IR(Nujol): 2.90μ, 3.00μ (--NH2); 3.5-4μ (broad, acid-OH); 5.9-6.5μ (multiple peaks, acid C=O, --NH2); 7.9μ; 12.5μ
HMRS: molecularion calcd. for C5 H6 N4 O2, m/e 154.0491; measured m/e, 154.053. Peak at m/e 110 (for M-CO2)
This material can be converted in good yield to the known methyl 3,5-diaminopyrazinoate (U.S. Pat. No. 3,313,813, Example 2) by standard procedures. It in turn can be chlorinated by sulfuryl chloride to give methyl-6-chloro-3,5-diaminopyrazinoate.
3,5-Diamino-2,6-dicarboxypyrazine is available from basic hydrolysis of 3,5-diamino-2,6-dicyanopyrazine by the following reaction: ##SPC8##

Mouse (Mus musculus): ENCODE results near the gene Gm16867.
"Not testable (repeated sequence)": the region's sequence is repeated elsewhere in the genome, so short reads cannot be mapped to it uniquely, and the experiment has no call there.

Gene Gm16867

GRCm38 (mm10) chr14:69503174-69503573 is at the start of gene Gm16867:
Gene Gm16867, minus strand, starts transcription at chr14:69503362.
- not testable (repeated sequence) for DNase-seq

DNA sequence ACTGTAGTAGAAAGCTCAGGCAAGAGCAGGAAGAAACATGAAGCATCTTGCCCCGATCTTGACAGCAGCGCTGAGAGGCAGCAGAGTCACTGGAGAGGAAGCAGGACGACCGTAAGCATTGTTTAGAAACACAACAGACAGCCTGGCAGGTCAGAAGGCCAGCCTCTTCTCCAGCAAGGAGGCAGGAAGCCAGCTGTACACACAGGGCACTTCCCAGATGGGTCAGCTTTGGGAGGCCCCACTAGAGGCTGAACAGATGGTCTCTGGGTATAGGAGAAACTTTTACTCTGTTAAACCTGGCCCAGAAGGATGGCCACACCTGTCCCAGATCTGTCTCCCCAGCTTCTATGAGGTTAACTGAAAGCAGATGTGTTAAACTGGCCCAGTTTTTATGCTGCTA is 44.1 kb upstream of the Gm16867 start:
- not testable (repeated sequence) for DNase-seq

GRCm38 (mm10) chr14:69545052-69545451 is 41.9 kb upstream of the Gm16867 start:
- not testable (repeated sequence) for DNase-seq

A slurry consisting of 5.00 g (3.13 × 10- 2 mol) of 3,5-diamino-2,6-dicyanopyrazine, in 100 ml of 5% sodium hydroxide (12.5 × 10- 2 mol) solution was heated at reflux for 6 days. The initial vigorous evolution of ammonia had ceased by the end of this time. The hot, slightly yellow slurry was diluted with 300 ml of hot water and all but a very small amount of material dissolved. After treatment with Darco and filtration, 25 ml of concentrated hydrochloric acid was added to the still warm and vigorously stirred solution. The resulting slurry was cooled in an ice bath and the diacid was collected by filtration, washed three times with water, two times with methanol and dried overnight at 100°C in a vacuum oven (4.70 g, 76%). The infrared spectrum of the material obtained in this manner is identical with that of material obtained by basic hydrolysis of 3,5-diamino-2,6-dicarbamoylpyrzine, as described below.